Origin Stories in a Fantasy World

On Earth, origin stories evolved from a lack of understanding of the world around us, followed by tradition and the education-corrupting influence of religion. On Avbaroy, there are actual gods who are actually responsible for things. As a huge science geek, these may seem tricky for me to reconcile.
The Empire of Mann believed they were created and descended from a solitary masculine deity, the Elves that they were brought forth from the golden wood of their god’s bow, the Dwarves believe they were originally crafted in a furnace and upon an anvil of their deity, deep within the mountains. All of these species of course have more trouble explaining the existence of other intelligent life than their own, but can all of them be true? Certainly with all that they have in common, biologically, it would seem more logical to assume that they come from a same or similar source, according to our extant ideas regarding speciation in the grand scheme of evolution, but then these creatures can also point directly, and with incontrovertible evidence, to the actual existence of their gods. So are the gods responsible at all or did the creatures dream them up to explain their gap in knowledge?

In actuality, the polytheism of Avbaroy really helps here. It might seem like it’d make more sense to just have one god, but then you inevitably run into problems when the actions of nature fall outside the perceived behaviour of the deity in question. For example, reconciling animals hunting one another when a god is meant to protect and savour all life.

So Avbaroy has gods of nature, magic, water, sun, etc. almost all of whom are more retroactive than actual, in that people had to exist before those gods could come into being since they are for the most part powered by, in Pratchett-esque manners, belief. A lot of national deities tend to be this special kind of “fictional”, and whilst they themselves are entirely aware of their true origins they are also greatly tied to the original dogma and feelings that conjured them (confusion often follows a deity with lots of revisionist followers). Strictly speaking, the only difference between “fictional” deities and “actual” deities is their origin, power-wise they’re no different save the volume of their worshippers.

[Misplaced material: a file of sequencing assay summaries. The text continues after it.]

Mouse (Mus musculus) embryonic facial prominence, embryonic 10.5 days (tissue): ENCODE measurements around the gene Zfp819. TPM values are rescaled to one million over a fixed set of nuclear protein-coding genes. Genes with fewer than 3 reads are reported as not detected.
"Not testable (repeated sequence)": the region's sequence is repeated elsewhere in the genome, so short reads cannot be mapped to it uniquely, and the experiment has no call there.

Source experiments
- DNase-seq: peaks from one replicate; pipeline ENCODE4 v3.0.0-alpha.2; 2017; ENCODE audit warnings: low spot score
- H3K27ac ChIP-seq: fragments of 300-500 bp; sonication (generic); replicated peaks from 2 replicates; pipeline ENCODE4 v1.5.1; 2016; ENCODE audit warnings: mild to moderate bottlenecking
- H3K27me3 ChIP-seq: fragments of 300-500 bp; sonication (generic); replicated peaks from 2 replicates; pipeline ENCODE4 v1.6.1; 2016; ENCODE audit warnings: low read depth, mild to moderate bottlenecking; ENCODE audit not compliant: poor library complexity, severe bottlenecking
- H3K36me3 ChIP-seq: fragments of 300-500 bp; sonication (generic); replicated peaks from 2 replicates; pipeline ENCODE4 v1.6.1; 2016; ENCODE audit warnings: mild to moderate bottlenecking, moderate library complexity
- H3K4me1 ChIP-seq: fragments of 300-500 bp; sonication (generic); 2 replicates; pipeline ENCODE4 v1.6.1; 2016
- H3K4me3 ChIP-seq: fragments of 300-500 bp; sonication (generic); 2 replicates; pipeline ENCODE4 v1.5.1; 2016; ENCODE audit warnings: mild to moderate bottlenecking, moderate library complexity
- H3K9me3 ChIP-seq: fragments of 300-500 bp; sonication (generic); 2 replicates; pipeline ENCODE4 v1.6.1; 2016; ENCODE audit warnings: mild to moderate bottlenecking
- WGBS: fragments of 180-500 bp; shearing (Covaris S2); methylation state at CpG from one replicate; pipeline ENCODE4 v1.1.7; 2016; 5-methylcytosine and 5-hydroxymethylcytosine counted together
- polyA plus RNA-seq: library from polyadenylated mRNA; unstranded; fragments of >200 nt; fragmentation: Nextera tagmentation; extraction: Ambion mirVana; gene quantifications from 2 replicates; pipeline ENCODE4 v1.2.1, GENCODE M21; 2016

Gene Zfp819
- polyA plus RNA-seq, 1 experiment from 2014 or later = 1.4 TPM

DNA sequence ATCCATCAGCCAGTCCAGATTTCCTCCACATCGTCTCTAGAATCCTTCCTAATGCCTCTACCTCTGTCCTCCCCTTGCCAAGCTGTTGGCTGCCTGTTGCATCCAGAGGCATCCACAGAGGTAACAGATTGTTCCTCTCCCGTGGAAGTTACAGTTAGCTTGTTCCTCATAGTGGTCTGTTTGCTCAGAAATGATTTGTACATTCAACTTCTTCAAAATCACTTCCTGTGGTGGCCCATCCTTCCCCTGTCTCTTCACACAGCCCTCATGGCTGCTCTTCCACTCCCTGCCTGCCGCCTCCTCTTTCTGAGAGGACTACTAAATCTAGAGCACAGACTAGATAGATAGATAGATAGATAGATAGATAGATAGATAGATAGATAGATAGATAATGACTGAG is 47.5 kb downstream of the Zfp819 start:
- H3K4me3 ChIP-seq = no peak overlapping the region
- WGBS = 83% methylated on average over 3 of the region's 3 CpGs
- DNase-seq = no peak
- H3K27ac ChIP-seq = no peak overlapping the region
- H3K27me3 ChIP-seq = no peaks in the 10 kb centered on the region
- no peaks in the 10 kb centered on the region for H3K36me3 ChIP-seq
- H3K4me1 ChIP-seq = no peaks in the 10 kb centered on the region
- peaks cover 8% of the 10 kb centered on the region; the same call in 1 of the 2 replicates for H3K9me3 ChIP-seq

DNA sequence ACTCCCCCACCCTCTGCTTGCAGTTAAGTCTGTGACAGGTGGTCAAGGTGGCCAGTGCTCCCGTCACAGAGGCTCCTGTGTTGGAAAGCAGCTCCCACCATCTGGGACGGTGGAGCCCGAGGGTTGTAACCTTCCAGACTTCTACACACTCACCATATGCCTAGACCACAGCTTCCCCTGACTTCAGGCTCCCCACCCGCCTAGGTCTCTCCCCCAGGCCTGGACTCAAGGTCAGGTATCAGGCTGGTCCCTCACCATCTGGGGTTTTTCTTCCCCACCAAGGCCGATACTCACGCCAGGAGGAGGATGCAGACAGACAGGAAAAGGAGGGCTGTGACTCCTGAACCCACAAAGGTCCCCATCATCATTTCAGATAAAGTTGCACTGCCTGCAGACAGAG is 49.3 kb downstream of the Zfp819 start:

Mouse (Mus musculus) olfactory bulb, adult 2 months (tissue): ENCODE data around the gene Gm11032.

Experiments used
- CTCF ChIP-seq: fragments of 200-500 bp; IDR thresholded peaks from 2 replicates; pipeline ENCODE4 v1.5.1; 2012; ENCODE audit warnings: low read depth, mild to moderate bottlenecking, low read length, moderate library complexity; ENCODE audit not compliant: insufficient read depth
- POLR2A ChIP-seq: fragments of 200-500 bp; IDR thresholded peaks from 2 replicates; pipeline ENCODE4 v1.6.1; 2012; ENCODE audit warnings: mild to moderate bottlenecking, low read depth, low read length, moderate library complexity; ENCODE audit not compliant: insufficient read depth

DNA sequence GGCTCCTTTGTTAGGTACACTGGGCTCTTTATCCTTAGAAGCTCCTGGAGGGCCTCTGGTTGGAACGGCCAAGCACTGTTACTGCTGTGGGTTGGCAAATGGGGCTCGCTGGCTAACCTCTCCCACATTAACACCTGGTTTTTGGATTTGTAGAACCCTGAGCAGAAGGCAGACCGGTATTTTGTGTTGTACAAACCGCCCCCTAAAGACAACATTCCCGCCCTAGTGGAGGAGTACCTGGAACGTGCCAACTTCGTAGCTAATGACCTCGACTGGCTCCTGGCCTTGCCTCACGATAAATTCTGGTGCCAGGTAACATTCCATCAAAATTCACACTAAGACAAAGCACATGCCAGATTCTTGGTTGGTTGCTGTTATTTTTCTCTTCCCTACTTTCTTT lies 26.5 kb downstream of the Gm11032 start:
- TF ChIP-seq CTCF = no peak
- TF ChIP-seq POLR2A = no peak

Boccob, Arcania’s god of magic, is a natural deity, who came into being with the first leaks of Incarnum interacting with the mundane matter of the Avbaroy universe. As such, he predates most intelligent life and indeed most practise of magic throughout it, and as he is tied to a direct natural force he has less of a reliance on worshippers and is also known as “the uncaring”. In truth, he very much cares for his followers, having watched them grow from microbial life to complex organisms, and invites them to solve their problems with wisdom and intelligence rather than relying on his abilities.

So, most deities are man-made artificial sorts, and for them we can still go to Earth’s lack-of-understanding origin stories to explain them. But then we have people like Boccob and Lyplocea (a sea deity, tied to chemical reaction), who predate organic intelligence by many millennia, and who may well have had a hand in its creation. The ultimate fact however is that whilst there is a plethora of intelligent species on Avbaroy, and that we know of in the surrounding galaxies, intelligent life itself is still very rare, and its likely that where deific intervention has occurred it is in isolated occasions, giving life a nudge here and there. Perhaps there is a species descended from a great egg conjured forth by a donkey-eared god, and perhaps this is also the story conjured up by that same species to explain where they came from and the god is donkey-eared because of their imaginings.

The truth then is less in what I think and more in the archaeology and teasing things apart rationally and logically.

Posted by: Lying

No Comments »

No comments yet.

Leave a comment

XHTML: You can use these tags: <a href="" title=""> <abbr title=""> <acronym title=""> <b> <blockquote cite=""> <cite> <code> <del datetime=""> <em> <i> <q cite=""> <strike> <strong>